Black Panther is such a different beast than the other movies in the Marvel cinematic universe. I went in expecting an experience like the Captain America sequels, but I was mistaken. It happens.
For those not familiar with the character, here is a quick summary. Black Panther’s first on-screen appearance was in Captain America: Civil War. He’s the king of an African country called Wakanda. They are an isolated nation. They hide to protect their greatest resource: vibranium, a metal that can do whatever the plot desires. T’Challa (the alter ego of Black Panther) is thrust unto the throne after his father’s death.
Other Marvel films focus on the title hero and toss them into a conflict. Usually their conflict is humility, punching a giant monster, or punching your friends. Black Panther instead focuses on the world. Black Panther, despite playing the main hero, actually takes a backseat to the hero protagonist of the story: Wakanda. His country, his allies, and his enemies grab the viewer’s attention.
Wakanda is beautiful. Plain and simple. It’s colourful, imaginative, and inspiring. Unlike the other fictional locations in Marvel movies, I got to experience the Wakandan culture, its customs, and its people. It also accomplished it through the clever combination of exposition and showmanship. Ryan Coogler, the director, avoided massive exposition dump. He spaced out the traditions and dictations in small bite sized chunks. In addition, he avoided the clichéd trope of the newbie who needs everything explained to them. There was little « What’s that? » or « Why is that? » or « <MADE UP WORD>? Explain, please ». This is quite refreshing to see in a blockbuster movie.
The sets and costumes were astonishing. They are breath taking and unique. Every tribe, every person, every location was different and exciting. It’s not just City A, City B, Generic Build A, and Generic Building B. I felt that this country had a unique voice.
I was initially worried with the movie’s decision to have loads and loads of characters. The list of famous actors, and recognizable names is probably the longest in any of the Marvel films. Other movies that tried to do this failed. They thought by stuffing a movie with recognizable names then fans would want to see it. To my surprise, Black Panther did a spectacular job not just introducing characters, but also using them to their their fullest. Everyone served a purpose, everyone had a moment in the sun, everyone was well thought-out and broke all kinds of barriers. I can’t give away too much. The main villain stands out especially. They will definitely be in the same group as Loki, Hela, and maybe Ego, as interesting and memorable Marvel villains. In short, the cast is perfect. The only downside is that I felt that Black Panther could have done more. But as I mentioned earlier, the story wasn’t about him.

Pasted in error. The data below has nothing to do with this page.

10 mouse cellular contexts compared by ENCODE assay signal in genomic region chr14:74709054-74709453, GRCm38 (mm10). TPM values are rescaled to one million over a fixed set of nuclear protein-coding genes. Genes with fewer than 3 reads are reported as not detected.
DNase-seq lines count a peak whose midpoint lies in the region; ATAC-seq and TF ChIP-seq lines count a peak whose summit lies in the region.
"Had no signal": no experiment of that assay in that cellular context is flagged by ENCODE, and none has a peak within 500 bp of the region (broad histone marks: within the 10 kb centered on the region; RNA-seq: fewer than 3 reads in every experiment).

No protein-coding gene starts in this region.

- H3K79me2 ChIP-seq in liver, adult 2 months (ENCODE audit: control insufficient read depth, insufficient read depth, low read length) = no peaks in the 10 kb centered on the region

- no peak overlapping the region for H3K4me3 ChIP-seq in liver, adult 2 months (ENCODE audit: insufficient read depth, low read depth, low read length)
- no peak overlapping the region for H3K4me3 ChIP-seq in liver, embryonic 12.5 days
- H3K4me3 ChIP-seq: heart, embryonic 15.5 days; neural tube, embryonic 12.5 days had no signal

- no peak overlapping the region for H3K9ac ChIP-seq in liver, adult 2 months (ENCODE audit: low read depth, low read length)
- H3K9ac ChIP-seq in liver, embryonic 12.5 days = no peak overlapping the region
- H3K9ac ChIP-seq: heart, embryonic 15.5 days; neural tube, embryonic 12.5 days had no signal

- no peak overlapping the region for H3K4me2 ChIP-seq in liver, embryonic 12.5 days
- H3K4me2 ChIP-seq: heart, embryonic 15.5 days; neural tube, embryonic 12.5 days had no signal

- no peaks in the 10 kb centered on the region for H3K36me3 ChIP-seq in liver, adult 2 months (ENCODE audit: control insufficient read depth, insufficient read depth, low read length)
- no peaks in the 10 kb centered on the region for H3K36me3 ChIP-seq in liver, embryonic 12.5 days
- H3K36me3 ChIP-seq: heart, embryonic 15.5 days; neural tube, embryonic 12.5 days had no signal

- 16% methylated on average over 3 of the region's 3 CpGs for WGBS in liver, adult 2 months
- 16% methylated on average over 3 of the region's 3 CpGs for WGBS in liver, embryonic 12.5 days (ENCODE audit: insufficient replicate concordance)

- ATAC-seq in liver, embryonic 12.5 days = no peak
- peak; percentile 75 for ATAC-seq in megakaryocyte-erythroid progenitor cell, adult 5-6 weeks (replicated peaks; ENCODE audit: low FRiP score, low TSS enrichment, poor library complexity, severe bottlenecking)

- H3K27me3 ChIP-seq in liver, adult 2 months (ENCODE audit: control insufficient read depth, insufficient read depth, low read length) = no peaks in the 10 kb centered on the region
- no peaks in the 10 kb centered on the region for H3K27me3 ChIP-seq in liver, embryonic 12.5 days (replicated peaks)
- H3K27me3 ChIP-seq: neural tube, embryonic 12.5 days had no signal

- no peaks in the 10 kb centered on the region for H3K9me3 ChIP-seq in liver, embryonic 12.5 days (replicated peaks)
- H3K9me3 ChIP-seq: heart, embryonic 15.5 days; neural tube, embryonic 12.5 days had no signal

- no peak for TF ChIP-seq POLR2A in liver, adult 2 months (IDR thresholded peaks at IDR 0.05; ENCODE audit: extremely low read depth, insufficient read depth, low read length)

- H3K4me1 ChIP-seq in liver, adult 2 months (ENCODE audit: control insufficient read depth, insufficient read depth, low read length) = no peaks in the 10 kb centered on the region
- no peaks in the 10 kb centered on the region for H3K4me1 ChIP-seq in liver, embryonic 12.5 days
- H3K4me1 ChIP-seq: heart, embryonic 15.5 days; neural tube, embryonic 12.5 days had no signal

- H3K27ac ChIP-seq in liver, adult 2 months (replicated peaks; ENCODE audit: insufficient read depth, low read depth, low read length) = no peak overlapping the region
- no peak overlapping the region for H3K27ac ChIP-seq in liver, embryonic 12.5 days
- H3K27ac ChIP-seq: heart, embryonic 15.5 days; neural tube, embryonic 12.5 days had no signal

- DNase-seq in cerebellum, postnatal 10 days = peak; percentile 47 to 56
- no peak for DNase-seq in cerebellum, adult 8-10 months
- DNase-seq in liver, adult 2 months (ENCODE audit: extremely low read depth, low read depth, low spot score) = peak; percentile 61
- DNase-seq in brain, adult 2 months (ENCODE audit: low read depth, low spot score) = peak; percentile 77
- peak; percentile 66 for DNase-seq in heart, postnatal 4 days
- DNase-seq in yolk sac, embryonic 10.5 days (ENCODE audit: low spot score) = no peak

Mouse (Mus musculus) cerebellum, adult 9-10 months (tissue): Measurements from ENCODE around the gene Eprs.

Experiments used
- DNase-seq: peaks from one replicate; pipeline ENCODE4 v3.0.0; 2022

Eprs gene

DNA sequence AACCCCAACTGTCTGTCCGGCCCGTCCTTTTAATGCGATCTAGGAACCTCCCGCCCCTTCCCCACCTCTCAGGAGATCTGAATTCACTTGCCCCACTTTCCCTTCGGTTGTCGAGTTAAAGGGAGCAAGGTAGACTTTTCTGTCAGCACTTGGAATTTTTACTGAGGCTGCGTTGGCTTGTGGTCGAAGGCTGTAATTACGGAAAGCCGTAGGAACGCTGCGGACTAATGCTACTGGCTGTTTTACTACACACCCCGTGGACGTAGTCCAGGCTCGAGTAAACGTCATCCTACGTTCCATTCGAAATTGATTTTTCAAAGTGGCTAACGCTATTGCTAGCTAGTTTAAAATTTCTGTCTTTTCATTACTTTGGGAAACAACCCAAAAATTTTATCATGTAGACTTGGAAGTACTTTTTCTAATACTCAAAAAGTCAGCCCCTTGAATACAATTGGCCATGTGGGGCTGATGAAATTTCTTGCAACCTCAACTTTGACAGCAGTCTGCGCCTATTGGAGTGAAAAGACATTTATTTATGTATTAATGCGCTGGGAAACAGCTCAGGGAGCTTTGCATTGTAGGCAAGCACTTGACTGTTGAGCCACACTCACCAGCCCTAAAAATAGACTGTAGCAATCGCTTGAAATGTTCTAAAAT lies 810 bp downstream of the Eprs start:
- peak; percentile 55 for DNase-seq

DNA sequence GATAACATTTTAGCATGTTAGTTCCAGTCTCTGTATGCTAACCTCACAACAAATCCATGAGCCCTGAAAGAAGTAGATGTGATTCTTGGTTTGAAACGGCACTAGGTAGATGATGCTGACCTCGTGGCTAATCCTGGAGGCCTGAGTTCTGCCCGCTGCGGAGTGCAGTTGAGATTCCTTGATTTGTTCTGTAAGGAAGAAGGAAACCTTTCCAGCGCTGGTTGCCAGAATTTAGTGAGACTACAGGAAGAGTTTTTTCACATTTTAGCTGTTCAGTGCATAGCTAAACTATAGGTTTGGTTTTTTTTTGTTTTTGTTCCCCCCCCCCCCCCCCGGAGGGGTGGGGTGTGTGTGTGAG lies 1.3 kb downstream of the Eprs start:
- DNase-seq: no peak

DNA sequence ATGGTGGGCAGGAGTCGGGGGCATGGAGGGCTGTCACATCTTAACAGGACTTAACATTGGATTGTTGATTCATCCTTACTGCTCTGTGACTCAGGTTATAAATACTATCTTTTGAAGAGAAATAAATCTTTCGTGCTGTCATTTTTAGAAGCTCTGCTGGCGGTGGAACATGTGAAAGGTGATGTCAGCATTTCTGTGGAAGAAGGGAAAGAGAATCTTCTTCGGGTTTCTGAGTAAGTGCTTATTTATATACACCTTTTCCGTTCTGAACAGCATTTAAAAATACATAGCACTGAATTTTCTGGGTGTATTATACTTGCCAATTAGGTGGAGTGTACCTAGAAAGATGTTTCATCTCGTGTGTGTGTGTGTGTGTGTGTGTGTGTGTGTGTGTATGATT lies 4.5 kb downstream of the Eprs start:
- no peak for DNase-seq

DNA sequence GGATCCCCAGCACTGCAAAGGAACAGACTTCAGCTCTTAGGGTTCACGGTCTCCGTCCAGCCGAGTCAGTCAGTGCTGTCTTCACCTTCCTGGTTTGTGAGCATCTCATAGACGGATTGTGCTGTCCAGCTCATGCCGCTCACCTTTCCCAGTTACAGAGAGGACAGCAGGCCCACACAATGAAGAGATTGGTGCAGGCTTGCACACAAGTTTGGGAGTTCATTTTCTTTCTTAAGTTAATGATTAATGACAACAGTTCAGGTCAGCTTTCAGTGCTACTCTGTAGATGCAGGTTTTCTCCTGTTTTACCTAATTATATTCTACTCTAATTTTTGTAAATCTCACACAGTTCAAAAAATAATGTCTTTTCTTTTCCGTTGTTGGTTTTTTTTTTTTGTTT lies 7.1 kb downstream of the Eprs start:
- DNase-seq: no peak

The movie is practically flawless. There was little to no filler and fluff. All the characters were three-dimensional. Honestly, despite being so good, (and I’m nitpicking here) I felt the action was good but not great. At times it relied too much on shaky cam, and at others it just felt overcrowded. The unique uses of vibranium were awesome, and the sets were equally breath taking. They helped elevate the action to a new level. But I don’t recall a time when I gasped in awe. I remember this in the Russo brothers’ works, and in Thor: Ragnarok, less so in Black Panther. I’m not saying the action was boring, but I think (for a comic book movie) it could have done a little more. This is simply nitpicking. I really got to dig deep here. It has no major effect on the overall enjoyment of the film,
Finally, and most importantly it has very powerful messages. They don’t hammer it in, or force the audience to believe in their cause. They introduce different sides of an argument, and show the value in discourse, in medians. It’s very well thought out and executed. It’s heartfelt, and well meaning. Black Panther really is an awe-sinpiring hero.
Black Panther is a solid and beautiful film. It’s going to be one of the more memorable Marvel movies. It’s close to being in my top five. I truly believe that the movie should have been called Wakanda instead, because the world is by far the focus of this film.